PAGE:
There had been application made through Bro. Grant, from the Grant Bros. Livery Company, to President Woodruff as Trustee-in-trust and to the First Presidency, to give a note for the benefit of the Livery Company for $35,000.00, the security being part of the real estate upon which the main building of the Livery Stables stands. When the matter was brought up a few days ago by Bro. Grant to me personally, I said to him that I would like myself to have, before any decision was reached on this point, a meeting of the First Presidency and all the members of the Twelve that could be brought together. I felt quite dark in my mind concerning it; It seemed as though the load was being piled up on the Trustee-in-trust and First Presidency almost beyond our strength to carry it; and I desired very much to hear what the other brethren had to say regarding it, for my mind was not clear. When we met President Woodruff was very emphatic in his expressions concerning this matter. He was averse to doing anything at all about it. During the meeting I sat quiet listening to the remarks of the brethren, and when appealed to by President Woodruff I said, in face of the emphatic declarations on the subject, that I did not feel to say one word in favor of it because I did not want to add to the weight of a feather to his already heavy load of responsibility. There was further conversation after this and some of the brethren dwelt on the disastrous effect which would naturally follow upon other institutions if the Grant Livery business were allowed to fail. I had been praying in my heart for the Lord to give us light as to what to do, and after further conversation on the part of the brethren this appeared clear to me, and I expressed it in the shape of a question to President Woodruff: Whether it would not be better for the Church by signing this note and thereby obtain two years’ time, to do this than for to allow this company to go down? That in two years it is possible that the real estate may increase in value and make the loss less, but even if it remained about at its present value the difference between that and the $35,000.00, with a portion of the interest which the Church may have to pay on this, would not exceed $15,000.00 at the outside. The question therefore in my mind was, Is it not better for us to run the risk of losing this $15,000.00 than to have a failure which would bring disaster and unsettle the foundation of all our business institutions? This appeared to strike President Woodruff and the other brethren, and it was finally concluded that it would be better to comply with the request of the Grant Bros. Livery Company. Today in consequence of other arrangements the proposition came up in a new form. It is to substitute the south part of their property for the north, and to secure our endorsement for $30,000.00 instead of $35,000. After some explanations by Bro. Heber J. Grant President Woodruff consented to this change and expressed his willingness to sign, with his Counselors, a note for $30,000, with the south half as security, instead of a note for $35,000, with the north half as security.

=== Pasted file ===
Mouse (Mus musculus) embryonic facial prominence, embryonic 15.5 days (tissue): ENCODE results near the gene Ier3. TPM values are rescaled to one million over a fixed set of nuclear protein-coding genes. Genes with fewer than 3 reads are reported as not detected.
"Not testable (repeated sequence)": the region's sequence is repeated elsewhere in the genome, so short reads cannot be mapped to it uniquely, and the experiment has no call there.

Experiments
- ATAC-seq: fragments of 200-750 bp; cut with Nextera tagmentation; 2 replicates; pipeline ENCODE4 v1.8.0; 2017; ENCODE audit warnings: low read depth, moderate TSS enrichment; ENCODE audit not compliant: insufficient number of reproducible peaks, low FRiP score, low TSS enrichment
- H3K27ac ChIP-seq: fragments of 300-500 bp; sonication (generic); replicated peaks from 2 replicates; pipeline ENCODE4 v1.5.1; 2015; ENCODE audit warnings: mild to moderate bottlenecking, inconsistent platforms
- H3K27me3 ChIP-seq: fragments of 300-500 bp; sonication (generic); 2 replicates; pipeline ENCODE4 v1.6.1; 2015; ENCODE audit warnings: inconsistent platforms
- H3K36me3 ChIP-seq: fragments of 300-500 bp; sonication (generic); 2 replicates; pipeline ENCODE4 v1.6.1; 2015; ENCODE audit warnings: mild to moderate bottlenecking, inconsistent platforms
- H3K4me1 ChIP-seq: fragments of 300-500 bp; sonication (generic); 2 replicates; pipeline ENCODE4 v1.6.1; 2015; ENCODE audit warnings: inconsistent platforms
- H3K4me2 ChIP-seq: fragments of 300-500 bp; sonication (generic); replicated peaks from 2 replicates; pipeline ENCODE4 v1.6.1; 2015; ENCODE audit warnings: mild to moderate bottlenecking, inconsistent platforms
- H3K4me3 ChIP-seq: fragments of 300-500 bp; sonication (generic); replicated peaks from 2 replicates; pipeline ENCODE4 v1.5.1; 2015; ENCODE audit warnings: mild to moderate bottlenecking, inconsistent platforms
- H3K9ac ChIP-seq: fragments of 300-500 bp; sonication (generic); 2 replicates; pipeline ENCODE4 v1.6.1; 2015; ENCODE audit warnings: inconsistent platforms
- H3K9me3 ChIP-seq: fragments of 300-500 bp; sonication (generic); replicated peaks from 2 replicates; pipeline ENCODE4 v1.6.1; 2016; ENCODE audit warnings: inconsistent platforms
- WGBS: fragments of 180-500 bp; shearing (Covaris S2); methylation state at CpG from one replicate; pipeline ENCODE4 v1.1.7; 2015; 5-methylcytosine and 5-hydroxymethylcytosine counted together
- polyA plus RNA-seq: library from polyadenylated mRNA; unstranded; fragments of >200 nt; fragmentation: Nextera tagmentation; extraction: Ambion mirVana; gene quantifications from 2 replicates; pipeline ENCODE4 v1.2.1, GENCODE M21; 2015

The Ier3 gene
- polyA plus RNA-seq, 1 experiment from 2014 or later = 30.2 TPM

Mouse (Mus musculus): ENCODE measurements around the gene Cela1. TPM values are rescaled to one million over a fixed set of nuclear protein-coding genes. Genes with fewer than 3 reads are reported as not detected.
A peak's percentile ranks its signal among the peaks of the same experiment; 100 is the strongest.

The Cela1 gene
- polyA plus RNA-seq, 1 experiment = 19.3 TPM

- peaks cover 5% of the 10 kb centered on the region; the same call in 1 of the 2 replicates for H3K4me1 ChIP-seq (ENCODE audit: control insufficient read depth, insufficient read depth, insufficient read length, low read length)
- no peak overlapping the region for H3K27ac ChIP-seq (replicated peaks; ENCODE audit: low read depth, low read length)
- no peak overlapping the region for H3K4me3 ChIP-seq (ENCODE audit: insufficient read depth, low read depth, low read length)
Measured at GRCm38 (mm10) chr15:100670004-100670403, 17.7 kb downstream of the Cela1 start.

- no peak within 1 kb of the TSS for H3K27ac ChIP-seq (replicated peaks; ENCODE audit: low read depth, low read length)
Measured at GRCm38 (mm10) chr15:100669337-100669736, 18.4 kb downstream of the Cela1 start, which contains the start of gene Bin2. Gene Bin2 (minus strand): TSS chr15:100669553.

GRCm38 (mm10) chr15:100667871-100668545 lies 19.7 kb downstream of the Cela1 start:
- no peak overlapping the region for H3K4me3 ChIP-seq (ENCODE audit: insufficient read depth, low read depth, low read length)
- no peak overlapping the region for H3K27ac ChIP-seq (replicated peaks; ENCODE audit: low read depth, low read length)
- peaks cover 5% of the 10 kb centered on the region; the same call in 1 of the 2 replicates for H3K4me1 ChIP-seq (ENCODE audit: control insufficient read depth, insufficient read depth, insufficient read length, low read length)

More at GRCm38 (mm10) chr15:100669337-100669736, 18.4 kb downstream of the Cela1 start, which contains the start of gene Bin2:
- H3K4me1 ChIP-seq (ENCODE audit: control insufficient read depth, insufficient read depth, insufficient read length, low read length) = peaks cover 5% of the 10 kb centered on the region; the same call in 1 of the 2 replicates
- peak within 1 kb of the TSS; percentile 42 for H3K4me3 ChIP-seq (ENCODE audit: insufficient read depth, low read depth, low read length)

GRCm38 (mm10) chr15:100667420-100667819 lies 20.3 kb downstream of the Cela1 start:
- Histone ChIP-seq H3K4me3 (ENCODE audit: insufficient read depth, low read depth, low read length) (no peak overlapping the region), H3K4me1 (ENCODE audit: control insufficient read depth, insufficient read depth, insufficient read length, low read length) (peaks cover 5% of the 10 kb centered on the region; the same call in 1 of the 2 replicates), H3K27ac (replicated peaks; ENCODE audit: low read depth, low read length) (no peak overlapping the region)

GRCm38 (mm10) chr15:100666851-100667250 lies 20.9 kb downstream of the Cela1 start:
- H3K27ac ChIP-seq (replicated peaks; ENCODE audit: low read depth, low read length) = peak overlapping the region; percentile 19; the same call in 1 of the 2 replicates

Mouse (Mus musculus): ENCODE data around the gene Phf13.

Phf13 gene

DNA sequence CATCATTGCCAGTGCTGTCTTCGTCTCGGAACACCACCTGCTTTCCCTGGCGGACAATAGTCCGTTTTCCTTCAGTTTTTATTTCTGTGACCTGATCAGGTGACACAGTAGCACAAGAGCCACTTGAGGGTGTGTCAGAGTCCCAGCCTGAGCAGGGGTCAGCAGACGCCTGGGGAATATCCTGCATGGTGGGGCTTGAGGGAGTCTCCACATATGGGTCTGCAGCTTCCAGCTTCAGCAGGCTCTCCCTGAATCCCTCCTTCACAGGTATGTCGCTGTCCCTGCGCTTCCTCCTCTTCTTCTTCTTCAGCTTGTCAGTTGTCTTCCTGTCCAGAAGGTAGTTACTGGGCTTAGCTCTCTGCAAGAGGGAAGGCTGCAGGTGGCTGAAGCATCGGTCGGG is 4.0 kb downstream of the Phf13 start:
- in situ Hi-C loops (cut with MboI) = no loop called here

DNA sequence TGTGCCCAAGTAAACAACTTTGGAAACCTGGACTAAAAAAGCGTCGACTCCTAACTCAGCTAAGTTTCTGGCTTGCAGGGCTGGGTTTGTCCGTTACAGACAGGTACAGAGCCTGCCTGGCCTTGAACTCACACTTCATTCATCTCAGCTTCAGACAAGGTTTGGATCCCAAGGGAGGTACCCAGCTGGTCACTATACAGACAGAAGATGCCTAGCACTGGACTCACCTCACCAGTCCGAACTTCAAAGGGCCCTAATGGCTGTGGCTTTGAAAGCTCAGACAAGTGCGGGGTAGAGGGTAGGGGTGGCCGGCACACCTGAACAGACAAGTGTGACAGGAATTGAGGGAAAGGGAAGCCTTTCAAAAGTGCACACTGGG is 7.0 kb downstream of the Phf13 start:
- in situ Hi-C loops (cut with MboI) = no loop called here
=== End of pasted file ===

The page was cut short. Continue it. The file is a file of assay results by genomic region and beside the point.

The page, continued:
Saturday, August 4th, 1894. Called at Bro. Don C. Young’s and administered to him. He is feeling somewhat better.
Ten o’clock, met with Bros. Langford, Jack and President Smith in relation to raising some money to help Bro. Langford to pay for some machinery.
At eleven o’clock had an interview with Dr. Jos. S. Richards who seems to consider himself wronged in the sale that was made to him some time ago of land opposite the temple on the south. I suggested to him that probably the better way to get at this would be to write a letter to the First Presidency setting forth his claim and whatever evidence he had on the subject.
Monday, August 6th, 1894 The First Presidency met with the attorney[s] of the proposed Utah Company, James Jack and N. W. Clayton and did all we possibly could towards effecting and completing its organization. Immediately afterwards we met with Bros. Orson Smith, Jere Langford, Hyrum N. Smith and Hugh Cannon directors in the Stirling [Sterling] Mining and Milling Co., and attended to considerable business. Busy in the afternoon with business connected with the First Presidency. As I rode home this evening I felt somewhat faint and could not account for it until I recalled the fact that I had been so driven during the day that I did not have time to taste food at the usual lunch hour, and had not eaten since early breakfast. (See Friday for meeting of Bullion Beck & Champion M. Co.)